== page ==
That makes sense. I have noticed a lot of European rings that insist on giving you the option to use the iron sights when you have the scope mounted. While I understand why you might want this with a combination gun, it does put the scope up really high. Life is a series of compromises and the thing that does everything rarely does everything well.

That's one reason I like the very strong BRNO mounting system. It gets the scope down low to the rifle bore and I have actually taken the scope off and put it back on and had it return to zero. So, for instance, on the days when it was legal to hunt deer and turkey simultaneously, I often took the scope off and used iron sights, while keeping birdshot in the 12 gauge barrel. When I put the scope on, I usually used a slug or buckshot in the 12 gauge.

Last edited by Q_Sertorius; 03/30/24.
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Difference in height between one piece clamp on and little adaptor.

[Linked Image from imagizer.imageshack.com]

I use them on my CZ 455 to give me the option of any rings. They are spring loaded so they will stay in the ring set for removal.
[Linked Image from imagizer.imageshack.com]

Last edited by erich; 03/30/24.

After the first shot the rest are just noise.

Make mine a Minaska

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So, it is high up and doesn't let you see the iron sights! Wow! I didn't realize it was that bad.

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As far as the claw mount that keeps jumping out. Something is wrong with it the Germans have just about perfected the claw mount and have had little problem with them.

Here's a set of claw rings I made from a set of Weaver Grand Slam X-high rings to get the scope lower for faster target acquisition on my still/tracking hunting drilling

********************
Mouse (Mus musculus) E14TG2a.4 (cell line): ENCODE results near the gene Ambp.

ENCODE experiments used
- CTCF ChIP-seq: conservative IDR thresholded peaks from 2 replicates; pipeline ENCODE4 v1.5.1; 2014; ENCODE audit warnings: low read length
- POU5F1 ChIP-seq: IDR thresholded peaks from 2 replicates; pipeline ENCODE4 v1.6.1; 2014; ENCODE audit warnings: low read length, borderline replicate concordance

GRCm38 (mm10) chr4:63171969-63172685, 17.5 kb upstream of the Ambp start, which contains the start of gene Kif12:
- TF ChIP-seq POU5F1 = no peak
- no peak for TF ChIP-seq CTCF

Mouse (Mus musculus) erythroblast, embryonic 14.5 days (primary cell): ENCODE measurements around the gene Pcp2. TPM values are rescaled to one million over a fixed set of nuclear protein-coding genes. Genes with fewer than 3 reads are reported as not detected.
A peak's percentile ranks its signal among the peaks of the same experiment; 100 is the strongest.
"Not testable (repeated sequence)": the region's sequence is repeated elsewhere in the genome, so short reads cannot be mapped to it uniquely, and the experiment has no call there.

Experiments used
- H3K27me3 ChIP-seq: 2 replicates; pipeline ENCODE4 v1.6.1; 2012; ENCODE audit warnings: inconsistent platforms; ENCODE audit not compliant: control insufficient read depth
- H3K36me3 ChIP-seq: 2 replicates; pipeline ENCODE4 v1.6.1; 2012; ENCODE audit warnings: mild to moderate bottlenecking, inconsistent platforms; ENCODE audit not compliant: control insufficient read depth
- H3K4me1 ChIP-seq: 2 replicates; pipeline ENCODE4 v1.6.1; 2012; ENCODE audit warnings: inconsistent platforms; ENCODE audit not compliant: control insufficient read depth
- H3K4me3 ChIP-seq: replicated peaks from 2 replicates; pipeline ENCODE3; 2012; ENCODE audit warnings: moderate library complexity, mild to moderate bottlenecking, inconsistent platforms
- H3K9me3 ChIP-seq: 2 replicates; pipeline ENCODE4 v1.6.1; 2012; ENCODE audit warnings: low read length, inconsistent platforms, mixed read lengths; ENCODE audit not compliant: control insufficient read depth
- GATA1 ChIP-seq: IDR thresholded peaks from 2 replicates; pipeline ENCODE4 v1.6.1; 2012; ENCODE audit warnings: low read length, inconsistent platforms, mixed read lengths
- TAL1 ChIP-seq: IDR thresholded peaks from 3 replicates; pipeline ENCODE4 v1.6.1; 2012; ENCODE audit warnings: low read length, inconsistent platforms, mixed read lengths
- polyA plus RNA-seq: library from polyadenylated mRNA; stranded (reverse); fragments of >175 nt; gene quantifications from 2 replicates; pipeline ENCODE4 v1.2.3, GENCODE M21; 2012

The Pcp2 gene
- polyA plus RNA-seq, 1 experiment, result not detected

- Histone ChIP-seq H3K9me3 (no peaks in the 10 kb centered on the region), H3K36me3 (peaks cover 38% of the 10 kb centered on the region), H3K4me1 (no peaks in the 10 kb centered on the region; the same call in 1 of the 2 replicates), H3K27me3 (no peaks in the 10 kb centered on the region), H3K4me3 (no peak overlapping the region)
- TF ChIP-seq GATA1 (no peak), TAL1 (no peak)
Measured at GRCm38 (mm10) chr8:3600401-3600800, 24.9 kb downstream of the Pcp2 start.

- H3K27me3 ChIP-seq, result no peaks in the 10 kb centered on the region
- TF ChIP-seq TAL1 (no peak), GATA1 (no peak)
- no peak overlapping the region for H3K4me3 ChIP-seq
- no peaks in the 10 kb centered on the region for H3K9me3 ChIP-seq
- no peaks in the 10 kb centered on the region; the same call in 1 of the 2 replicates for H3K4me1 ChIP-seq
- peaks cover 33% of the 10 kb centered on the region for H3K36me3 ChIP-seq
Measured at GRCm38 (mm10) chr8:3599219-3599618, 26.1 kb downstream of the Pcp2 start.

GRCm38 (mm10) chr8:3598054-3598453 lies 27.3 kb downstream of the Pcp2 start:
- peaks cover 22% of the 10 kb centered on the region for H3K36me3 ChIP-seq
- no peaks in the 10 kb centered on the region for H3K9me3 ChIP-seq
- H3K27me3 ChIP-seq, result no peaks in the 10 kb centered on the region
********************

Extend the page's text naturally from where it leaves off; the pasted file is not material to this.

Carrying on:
[Linked Image from imagizer.imageshack.com]

[Linked Image from imagizer.imageshack.com]

I do like the BRNO system but I never take my scopes off, I use low power variables and with the low mount and stock fitted hitting flying birds on 1x isn't that difficult.
[Linked Image from imagizer.imageshack.com]

Last edited by erich; 03/30/24.

After the first shot the rest are just noise.

Make mine a Minaska

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The 2 3/4" chamber doesn't bother me in the least. None of the deer I shot on dog drives in my younger years would have died any quicker with the few extra pellets a 3" magnum would have given me. The 8mm Rimmed is perfect for my purposes and I love .32 bores anyway. I'm hoping the S&B loads will shoot well, in which case I'll hit the easy button and order a couple hundred rounds and be done with it. I won't shoot that many in my lifetime.

I'll decide what to do about scope mounts when it gets here and I get a better look at the rail. I'm aware of all the clamp on rings and adapters but want something with a stud, provided it has a recoil stop slot. I don't trust clamp on anything to keep from sliding under 12ga recoil.

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The little adaptors have a set screw in them, that you can lower into a recess in the rib.

Last edited by erich; 03/30/24.

After the first shot the rest are just noise.

Make mine a Minaska

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Originally Posted by SCGunNut
The 2 3/4" chamber doesn't bother me in the least. None of the deer I shot on dog drives in my younger years would have died any quicker with the few extra pellets a 3" magnum would have given me. The 8mm Rimmed is perfect for my purposes and I love .32 bores anyway. I'm hoping the S&B loads will shoot well, in which case I'll hit the easy button and order a couple hundred rounds and be done with it. I won't shoot that many in my lifetime.

I'll decide what to do about scope mounts when it gets here and I get a better look at the rail. I'm aware of all the clamp on rings and adapters but want something with a stud, provided it has a recoil stop slot. I don't trust clamp on anything to keep from sliding under 12ga recoil.

I have a couple of rifles with dovetails, and haven't had an issue with clamp-on ringmounts even on the 9.3x74. Admittedly though I also like scopes which are as light as possible, so no 30 mm tubes or big bulky scopes for me. I like steel ringmounts, particularly those with lever releases, from Lynx.

If you wanted to be sure that the mount won't slide forward you could drill and tap for a small grubscrew into the rail, or alternatively drill and install a small pin, for the front mount to butt up against.

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Here's the rib on the Churchill. I'm going to contact NECG and see if they have any recommendations for a proper mount.

[Linked Image from i.postimg.cc]
[Linked Image from i.postimg.cc]